Lemon trees, one of the world’s oldest cultivated fruit plants (evergreens), are believed to have originated in Asia, particularly in the country of India.
Studies show this fruit to be a cross between a citron and a sour orange, and historically they’ve been used in a number of different ways.
Taken internally, the fruit works as an anti-inflammatory, cleanses the body of toxins by promoting perspiration, acts as a diuretic, aids in digestion, boosts the immune system and relieves cramping.
Externally, the juice can help to dilate blood vessels in the skin, soothe sunburn, and even stop a nosebleed.
Although the fruit is highly acidic in taste, their juice can actually reduce hyperacidity in the digestive track. Lemon stimulates our digestive juices by producing enzymes in the mucous membrane of our stomachs.
This enhances our body’s capability to absorb much needed nutrients like iron and calcium.
In addition, you can’t beat this fruit for strengthening your immune system. The juice of one lemon provides thirty-three percent of your daily vitamin C requirements and contains antioxidant properties which help protect our cells from damage by free radicals.
The juice mixed with water can increase your performance while performing day to days tasks and provide a bit of relaxation as well.
Lemon preparations vary from treatment to treatment. Diluted juice is easily applied with a cotton ball and can be used to soothe sunburned skin and disinfect minor wounds. It can also be used as a topical treatment for canker sores.
One lemon mixed with a cup of hot water serves as an excellent gargle when used as recommended (three times per day) and will serve to alleviate both hoarseness and sore throats.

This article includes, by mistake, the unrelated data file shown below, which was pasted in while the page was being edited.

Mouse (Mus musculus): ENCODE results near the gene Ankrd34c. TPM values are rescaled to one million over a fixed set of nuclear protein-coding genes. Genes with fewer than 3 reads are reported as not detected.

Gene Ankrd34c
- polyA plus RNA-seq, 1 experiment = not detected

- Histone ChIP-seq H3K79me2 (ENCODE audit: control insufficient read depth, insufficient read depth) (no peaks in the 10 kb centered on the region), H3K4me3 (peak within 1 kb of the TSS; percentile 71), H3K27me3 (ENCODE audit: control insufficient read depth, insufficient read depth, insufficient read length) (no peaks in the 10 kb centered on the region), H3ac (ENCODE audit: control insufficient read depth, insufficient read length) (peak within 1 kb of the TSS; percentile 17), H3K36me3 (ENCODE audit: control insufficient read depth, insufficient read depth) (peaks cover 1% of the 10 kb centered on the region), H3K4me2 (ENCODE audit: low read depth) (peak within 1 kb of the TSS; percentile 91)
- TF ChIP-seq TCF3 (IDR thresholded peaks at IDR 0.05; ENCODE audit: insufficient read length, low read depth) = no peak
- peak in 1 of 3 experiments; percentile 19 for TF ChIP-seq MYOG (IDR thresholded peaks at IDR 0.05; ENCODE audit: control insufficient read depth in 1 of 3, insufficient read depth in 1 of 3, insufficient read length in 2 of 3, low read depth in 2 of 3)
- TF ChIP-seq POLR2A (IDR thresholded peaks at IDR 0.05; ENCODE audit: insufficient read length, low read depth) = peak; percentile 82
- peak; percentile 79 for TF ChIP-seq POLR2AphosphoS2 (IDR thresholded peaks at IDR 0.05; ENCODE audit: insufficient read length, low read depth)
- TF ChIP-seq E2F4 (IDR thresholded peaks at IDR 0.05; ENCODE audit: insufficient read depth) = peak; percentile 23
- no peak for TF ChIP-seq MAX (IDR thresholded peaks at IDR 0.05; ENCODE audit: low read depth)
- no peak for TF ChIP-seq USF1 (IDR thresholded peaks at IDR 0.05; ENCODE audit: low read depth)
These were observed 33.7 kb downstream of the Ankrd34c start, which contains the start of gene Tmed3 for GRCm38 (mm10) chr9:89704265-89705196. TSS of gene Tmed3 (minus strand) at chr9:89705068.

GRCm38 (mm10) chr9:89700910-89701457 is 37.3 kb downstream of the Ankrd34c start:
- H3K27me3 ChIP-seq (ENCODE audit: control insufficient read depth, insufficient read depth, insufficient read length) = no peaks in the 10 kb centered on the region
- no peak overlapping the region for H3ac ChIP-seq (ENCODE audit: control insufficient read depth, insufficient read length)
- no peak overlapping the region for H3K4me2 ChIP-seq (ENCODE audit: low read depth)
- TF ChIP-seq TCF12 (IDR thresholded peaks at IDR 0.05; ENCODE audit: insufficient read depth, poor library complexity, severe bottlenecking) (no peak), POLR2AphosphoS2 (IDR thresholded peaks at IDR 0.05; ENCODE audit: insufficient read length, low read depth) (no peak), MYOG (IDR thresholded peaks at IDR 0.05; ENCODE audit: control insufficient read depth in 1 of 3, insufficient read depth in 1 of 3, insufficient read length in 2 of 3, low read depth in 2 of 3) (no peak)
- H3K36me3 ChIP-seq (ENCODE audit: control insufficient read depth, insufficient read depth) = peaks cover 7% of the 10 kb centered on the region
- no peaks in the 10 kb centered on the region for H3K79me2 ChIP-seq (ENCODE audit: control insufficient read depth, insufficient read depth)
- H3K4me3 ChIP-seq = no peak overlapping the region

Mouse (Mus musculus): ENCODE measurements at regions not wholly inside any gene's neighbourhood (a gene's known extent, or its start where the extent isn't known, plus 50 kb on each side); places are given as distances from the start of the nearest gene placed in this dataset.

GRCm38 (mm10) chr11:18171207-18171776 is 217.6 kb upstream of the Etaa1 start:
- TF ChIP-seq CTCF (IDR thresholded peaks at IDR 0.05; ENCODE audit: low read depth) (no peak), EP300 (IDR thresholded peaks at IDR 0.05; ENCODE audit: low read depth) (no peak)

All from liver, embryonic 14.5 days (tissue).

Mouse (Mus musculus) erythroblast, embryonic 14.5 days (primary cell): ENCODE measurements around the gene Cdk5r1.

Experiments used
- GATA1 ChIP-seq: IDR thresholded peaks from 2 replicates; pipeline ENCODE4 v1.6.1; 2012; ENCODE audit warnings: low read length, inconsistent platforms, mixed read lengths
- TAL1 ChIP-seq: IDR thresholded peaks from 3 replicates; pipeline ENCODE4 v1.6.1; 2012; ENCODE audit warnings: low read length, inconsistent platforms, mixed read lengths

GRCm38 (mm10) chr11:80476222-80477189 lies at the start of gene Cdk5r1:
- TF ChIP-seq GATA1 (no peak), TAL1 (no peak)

Tea is easily prepared as an infusion; place three teaspoons of dried leaves in a cup of boiling water and steep for at least ten minutes.
Add and slice or two of the citrus, some honey to taste, and you have a delicious infusion that can help relieve cramps, reduce fevers, ease coughs, and ease symptoms of asthma (this should never replace prescription asthma medication).
Lemon tea has also been known to promote relaxation and deep sleep. One cup, an hour before bedtime just might make a difference.
This unique fruit is also a great cleaning agent in the kitchen or anywhere else in the home with the ability remove hard water stains and its acidic nature allows it to even shine up old stainless and copper pans.
Lastly, we cannot forget about the advantages garnered from the peel. Grating the skin has almost as many uses as the juice it protects (only use the yellow layer).
The oils in the peel are said to produce an anti-inflammatory effect as they relax the blood vessels in the treated area.
Simply rub the peel into your aching joints and wrap them in gauze; joint and nerve pain should diminish. Of course this lemon “zest” is also used in many culinary dishes, like our healthy recipe for no-bake vegan lemon bars.
Over the last few thousand years, lemons have come a long way from what Josephus cited as the fruit used by the Jews in Jerusalem to pelt an errant priest during the Feast of the Tabernacle (Jewish tradition insists it was citrons).
None-the-less, that old saying, “When life gives you lemons, make lemonade,” is given a whole new meaning when we look at all the benefits we’d reap by doing just that. For me, lemon slices in water is an everyday treat.
When I’m looking for something sweeter, I simply add a bit of organic honey to appease my sweet tooth. My advice to you would be to experiment and enjoy!